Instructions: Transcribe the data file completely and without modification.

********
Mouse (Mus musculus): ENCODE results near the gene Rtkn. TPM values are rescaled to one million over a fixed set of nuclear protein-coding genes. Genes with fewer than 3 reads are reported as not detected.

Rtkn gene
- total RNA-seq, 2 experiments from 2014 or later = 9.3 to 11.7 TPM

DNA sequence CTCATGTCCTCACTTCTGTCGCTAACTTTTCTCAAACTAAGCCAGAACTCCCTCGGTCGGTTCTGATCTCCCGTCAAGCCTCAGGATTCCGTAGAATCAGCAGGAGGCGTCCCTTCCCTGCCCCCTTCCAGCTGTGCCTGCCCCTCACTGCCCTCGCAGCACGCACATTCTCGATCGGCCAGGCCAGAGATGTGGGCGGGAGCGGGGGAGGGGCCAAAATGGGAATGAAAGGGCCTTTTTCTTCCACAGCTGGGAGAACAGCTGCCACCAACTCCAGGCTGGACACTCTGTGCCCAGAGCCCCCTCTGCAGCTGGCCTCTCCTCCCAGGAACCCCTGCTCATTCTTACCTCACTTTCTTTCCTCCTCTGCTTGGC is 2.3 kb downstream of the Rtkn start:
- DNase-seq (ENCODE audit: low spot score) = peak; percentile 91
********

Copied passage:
Mouse (Mus musculus): ENCODE results near the gene Rtkn. TPM values are rescaled to one million over a fixed set of nuclear protein-coding genes. Genes with fewer than 3 reads are reported as not detected.

Rtkn gene
- total RNA-seq, 2 experiments from 2014 or later = 9.3 to 11.7 TPM

DNA sequence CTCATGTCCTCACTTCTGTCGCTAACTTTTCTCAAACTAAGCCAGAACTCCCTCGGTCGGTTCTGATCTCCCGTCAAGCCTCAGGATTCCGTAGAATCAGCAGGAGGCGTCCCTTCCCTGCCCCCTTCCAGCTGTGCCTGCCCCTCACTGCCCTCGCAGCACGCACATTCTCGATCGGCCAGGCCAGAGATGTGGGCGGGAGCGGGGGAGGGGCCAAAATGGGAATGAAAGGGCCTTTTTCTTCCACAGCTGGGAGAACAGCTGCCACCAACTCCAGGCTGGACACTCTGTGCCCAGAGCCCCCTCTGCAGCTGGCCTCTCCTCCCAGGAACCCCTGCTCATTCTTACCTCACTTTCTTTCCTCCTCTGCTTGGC is 2.3 kb downstream of the Rtkn start:
- DNase-seq (ENCODE audit: low spot score) = peak; percentile 91